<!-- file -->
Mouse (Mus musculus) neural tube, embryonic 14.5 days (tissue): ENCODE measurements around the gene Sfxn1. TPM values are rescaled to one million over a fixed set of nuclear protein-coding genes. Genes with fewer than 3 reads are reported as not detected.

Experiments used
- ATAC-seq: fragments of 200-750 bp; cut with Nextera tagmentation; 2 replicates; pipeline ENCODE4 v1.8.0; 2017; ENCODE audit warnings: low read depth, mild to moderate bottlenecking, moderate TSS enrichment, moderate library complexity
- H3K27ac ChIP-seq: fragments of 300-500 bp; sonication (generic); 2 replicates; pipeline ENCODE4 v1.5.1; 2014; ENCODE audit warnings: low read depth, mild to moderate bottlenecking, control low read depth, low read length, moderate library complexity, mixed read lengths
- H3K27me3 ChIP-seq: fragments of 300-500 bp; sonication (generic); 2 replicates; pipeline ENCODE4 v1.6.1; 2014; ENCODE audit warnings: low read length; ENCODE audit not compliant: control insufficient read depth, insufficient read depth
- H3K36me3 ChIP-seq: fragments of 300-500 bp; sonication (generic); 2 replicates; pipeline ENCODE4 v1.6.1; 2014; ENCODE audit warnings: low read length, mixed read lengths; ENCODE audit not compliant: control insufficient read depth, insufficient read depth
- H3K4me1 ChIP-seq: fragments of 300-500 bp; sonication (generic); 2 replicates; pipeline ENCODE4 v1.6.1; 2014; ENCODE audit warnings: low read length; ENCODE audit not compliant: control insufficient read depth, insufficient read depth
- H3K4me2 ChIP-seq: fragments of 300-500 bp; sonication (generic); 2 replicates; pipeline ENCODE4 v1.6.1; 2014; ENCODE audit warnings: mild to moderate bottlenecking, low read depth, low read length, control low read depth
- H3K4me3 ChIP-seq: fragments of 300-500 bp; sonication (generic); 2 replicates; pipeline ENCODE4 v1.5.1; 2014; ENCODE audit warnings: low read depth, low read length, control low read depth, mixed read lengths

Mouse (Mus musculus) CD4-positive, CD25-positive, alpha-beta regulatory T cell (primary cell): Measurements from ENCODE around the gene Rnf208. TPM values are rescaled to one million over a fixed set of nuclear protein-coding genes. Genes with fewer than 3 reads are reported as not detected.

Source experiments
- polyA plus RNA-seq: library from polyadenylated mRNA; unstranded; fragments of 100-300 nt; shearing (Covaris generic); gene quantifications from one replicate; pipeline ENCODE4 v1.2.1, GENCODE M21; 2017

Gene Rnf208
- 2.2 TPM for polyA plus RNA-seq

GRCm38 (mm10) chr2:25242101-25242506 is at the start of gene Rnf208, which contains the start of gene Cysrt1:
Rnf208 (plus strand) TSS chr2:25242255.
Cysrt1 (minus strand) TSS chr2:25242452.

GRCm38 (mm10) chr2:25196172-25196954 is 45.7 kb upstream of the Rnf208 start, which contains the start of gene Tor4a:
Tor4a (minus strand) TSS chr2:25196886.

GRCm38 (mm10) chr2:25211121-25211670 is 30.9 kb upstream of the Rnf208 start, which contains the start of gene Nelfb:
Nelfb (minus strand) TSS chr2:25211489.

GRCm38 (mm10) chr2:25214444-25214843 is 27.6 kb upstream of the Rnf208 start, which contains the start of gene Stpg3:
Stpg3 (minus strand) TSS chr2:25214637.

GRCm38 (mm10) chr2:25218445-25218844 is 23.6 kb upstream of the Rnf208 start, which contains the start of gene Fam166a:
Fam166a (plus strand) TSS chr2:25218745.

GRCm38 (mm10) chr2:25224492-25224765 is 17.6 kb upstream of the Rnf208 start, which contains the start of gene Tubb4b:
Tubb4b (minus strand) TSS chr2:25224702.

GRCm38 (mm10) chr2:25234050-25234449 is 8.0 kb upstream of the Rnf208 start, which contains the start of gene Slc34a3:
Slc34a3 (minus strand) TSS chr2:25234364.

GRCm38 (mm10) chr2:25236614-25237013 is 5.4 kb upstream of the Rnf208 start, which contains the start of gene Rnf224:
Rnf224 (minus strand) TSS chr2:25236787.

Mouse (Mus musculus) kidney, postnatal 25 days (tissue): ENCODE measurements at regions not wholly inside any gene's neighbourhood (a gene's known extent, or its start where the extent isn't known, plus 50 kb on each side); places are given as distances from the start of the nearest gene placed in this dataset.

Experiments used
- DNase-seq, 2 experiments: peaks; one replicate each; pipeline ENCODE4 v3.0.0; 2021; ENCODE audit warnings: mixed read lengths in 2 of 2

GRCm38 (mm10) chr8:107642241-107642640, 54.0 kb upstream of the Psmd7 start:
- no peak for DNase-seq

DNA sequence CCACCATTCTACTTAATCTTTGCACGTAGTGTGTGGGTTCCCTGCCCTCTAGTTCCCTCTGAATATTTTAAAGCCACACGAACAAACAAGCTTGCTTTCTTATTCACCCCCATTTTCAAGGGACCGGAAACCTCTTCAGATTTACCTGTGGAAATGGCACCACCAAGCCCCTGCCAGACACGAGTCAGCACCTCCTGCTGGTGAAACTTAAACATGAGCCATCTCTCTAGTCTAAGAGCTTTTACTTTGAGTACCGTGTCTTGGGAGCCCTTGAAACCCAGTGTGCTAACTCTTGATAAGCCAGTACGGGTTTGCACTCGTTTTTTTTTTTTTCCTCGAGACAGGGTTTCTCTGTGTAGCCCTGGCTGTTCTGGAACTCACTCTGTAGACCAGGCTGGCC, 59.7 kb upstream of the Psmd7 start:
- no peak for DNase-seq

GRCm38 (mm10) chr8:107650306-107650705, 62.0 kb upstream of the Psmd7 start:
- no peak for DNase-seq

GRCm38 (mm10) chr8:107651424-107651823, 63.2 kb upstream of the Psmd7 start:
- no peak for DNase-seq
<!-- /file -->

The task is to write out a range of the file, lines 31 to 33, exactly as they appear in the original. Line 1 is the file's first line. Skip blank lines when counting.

Rnf224 (minus strand) TSS chr2:25236787.

Mouse (Mus musculus) kidney, postnatal 25 days (tissue): ENCODE measurements at regions not wholly inside any gene's neighbourhood (a gene's known extent, or its start where the extent isn't known, plus 50 kb on each side); places are given as distances from the start of the nearest gene placed in this dataset.

Experiments used